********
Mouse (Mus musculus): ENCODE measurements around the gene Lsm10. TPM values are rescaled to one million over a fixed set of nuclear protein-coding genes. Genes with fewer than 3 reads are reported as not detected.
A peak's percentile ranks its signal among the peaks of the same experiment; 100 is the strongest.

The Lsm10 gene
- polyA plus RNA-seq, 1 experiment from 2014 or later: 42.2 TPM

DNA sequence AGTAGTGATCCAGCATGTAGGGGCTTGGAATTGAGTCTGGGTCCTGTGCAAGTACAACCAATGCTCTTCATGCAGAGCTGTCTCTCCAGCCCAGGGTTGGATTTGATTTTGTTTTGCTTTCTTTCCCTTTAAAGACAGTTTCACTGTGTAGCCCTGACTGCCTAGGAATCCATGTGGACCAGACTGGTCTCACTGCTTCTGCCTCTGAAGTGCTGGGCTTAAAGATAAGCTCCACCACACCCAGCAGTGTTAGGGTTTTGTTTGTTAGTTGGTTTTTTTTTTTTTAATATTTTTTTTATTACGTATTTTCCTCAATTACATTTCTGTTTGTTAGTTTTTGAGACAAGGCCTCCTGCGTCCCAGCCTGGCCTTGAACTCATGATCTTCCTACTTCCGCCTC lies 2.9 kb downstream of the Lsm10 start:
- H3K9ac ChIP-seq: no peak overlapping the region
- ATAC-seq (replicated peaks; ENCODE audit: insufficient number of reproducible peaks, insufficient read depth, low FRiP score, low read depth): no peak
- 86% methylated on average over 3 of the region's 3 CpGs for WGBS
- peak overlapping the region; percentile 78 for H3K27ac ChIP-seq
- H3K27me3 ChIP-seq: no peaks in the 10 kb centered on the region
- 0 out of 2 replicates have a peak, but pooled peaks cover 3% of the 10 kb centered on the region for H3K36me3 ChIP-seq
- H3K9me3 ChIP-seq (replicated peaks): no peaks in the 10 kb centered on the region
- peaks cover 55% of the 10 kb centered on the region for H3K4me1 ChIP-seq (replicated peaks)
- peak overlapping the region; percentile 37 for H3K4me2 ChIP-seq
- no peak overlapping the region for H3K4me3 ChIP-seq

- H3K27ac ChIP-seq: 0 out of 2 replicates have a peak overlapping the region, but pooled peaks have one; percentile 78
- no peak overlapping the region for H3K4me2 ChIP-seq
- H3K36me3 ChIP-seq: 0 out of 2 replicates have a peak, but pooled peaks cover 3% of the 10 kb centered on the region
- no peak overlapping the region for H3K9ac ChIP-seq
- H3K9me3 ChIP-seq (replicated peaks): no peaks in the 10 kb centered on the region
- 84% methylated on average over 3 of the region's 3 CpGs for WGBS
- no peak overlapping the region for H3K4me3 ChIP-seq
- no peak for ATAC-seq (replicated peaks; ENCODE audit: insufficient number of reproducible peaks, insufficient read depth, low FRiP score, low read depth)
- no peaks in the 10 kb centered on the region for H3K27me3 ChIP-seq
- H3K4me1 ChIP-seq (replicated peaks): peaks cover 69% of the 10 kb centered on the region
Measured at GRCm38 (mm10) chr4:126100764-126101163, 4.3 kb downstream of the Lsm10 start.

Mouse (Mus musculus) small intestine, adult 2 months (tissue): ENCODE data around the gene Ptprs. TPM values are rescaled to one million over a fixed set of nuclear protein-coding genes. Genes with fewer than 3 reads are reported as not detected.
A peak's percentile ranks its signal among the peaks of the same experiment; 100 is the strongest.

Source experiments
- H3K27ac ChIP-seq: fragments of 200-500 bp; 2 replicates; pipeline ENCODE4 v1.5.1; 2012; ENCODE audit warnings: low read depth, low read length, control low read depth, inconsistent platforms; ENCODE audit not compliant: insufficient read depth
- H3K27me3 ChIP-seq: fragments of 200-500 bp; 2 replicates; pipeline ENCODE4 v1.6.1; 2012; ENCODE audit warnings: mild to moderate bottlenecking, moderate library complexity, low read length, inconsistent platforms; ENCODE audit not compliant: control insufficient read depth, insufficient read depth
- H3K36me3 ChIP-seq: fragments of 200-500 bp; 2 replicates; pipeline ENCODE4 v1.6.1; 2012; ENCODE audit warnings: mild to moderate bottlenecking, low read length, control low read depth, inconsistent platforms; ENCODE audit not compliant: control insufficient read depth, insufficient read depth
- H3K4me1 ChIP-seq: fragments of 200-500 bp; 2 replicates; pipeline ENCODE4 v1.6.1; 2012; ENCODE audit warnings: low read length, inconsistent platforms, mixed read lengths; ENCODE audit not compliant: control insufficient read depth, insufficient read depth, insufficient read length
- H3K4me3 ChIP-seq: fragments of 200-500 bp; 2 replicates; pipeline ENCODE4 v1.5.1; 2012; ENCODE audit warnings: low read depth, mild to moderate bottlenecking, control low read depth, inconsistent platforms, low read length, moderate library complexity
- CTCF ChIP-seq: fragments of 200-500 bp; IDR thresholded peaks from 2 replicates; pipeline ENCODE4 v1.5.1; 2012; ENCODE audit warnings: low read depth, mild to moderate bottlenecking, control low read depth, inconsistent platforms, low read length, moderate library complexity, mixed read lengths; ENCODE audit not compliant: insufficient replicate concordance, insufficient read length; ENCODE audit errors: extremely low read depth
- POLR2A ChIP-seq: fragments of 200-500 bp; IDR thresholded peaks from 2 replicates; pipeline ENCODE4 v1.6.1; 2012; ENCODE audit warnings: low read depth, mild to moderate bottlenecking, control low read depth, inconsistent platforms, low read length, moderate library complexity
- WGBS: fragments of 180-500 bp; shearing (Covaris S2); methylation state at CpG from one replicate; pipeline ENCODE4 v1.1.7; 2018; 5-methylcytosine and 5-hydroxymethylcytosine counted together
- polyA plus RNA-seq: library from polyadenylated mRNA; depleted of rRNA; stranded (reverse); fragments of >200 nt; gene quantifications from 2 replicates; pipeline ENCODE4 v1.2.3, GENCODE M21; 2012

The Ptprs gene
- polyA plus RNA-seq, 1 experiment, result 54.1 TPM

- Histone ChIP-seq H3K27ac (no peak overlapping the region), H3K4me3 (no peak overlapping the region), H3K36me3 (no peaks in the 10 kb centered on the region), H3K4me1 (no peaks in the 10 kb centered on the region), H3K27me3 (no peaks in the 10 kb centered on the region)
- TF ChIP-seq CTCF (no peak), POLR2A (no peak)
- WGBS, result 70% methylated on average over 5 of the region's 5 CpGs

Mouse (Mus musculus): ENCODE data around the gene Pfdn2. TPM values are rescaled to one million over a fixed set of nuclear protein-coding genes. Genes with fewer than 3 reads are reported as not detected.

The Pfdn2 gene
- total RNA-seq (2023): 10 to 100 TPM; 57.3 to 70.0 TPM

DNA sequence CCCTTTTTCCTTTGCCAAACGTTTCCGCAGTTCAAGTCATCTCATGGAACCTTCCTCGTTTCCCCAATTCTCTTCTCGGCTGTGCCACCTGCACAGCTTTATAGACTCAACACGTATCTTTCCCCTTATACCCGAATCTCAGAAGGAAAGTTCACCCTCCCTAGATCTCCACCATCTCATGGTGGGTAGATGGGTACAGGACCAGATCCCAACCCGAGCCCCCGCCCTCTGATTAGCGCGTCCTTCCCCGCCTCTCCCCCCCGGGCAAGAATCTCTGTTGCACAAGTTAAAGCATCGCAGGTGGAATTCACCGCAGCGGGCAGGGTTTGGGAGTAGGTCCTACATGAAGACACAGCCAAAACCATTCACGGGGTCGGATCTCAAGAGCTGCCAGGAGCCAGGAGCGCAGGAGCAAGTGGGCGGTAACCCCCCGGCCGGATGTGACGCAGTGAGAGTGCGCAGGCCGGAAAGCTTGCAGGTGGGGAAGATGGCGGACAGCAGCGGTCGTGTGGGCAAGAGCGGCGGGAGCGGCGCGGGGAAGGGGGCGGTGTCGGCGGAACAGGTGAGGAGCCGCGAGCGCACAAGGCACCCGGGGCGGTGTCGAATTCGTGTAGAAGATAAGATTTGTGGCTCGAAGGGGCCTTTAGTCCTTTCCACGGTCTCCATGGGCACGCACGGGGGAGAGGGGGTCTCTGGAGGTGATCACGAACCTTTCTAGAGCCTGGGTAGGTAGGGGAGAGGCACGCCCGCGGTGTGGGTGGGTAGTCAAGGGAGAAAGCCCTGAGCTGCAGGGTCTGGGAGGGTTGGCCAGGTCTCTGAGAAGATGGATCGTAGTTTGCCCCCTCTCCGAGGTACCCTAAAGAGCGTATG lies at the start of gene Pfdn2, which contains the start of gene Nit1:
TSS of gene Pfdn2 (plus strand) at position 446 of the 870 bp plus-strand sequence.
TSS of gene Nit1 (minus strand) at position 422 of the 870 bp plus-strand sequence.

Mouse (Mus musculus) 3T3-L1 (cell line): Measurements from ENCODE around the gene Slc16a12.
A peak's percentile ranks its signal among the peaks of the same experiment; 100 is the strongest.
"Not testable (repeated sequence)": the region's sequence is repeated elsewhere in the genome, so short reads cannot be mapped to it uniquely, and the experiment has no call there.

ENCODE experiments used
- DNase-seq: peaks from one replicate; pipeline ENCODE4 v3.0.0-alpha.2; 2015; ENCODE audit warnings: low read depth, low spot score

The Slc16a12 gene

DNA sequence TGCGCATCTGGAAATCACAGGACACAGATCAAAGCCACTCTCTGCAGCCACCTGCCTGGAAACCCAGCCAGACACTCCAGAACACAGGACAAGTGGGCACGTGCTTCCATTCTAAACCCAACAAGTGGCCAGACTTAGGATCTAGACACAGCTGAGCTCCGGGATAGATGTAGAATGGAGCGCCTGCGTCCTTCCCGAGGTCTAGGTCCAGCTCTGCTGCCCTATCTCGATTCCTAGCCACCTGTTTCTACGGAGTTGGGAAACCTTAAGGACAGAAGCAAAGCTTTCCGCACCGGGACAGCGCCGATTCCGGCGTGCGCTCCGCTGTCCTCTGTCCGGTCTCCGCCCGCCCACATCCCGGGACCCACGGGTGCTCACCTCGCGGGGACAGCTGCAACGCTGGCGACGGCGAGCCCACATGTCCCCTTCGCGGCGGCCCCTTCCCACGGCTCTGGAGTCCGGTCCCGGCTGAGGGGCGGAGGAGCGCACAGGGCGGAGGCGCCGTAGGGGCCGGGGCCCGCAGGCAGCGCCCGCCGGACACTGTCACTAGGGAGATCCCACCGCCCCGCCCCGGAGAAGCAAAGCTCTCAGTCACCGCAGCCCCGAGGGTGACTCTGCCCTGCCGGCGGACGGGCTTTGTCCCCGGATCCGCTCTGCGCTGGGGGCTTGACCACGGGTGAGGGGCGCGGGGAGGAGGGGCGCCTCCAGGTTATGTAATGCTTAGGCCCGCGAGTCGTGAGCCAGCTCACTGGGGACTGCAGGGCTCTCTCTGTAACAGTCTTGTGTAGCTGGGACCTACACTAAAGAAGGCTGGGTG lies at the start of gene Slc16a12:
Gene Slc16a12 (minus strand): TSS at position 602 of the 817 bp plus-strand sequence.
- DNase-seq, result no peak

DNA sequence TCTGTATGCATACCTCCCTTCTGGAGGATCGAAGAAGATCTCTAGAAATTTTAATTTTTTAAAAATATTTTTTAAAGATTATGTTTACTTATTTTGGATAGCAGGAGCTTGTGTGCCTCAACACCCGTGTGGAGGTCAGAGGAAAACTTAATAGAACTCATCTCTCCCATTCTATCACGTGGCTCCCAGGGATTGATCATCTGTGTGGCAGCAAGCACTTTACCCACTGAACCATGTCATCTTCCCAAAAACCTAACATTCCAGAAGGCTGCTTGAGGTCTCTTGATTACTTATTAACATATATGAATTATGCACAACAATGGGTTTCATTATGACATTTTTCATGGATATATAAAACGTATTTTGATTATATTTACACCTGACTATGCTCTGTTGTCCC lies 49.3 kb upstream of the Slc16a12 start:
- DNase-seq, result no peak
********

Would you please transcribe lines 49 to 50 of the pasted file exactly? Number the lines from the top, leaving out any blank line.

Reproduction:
TSS of gene Nit1 (minus strand) at position 422 of the 870 bp plus-strand sequence.

Mouse (Mus musculus) 3T3-L1 (cell line): Measurements from ENCODE around the gene Slc16a12.